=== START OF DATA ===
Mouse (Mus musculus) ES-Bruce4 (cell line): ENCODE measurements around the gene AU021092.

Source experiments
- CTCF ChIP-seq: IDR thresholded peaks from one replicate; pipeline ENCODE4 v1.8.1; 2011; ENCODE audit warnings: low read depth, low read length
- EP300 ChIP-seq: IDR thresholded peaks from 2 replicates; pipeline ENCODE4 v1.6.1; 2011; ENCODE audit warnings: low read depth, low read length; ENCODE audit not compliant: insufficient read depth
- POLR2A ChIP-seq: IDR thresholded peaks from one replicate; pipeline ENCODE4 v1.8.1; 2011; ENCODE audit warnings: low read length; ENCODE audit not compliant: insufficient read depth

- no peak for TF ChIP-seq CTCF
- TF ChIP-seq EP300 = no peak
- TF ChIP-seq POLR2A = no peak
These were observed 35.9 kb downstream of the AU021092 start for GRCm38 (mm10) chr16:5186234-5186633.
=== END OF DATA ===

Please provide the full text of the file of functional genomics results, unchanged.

Mouse (Mus musculus) ES-Bruce4 (cell line): ENCODE measurements around the gene AU021092.

Source experiments
- CTCF ChIP-seq: IDR thresholded peaks from one replicate; pipeline ENCODE4 v1.8.1; 2011; ENCODE audit warnings: low read depth, low read length
- EP300 ChIP-seq: IDR thresholded peaks from 2 replicates; pipeline ENCODE4 v1.6.1; 2011; ENCODE audit warnings: low read depth, low read length; ENCODE audit not compliant: insufficient read depth
- POLR2A ChIP-seq: IDR thresholded peaks from one replicate; pipeline ENCODE4 v1.8.1; 2011; ENCODE audit warnings: low read length; ENCODE audit not compliant: insufficient read depth

- no peak for TF ChIP-seq CTCF
- TF ChIP-seq EP300 = no peak
- TF ChIP-seq POLR2A = no peak
These were observed 35.9 kb downstream of the AU021092 start for GRCm38 (mm10) chr16:5186234-5186633.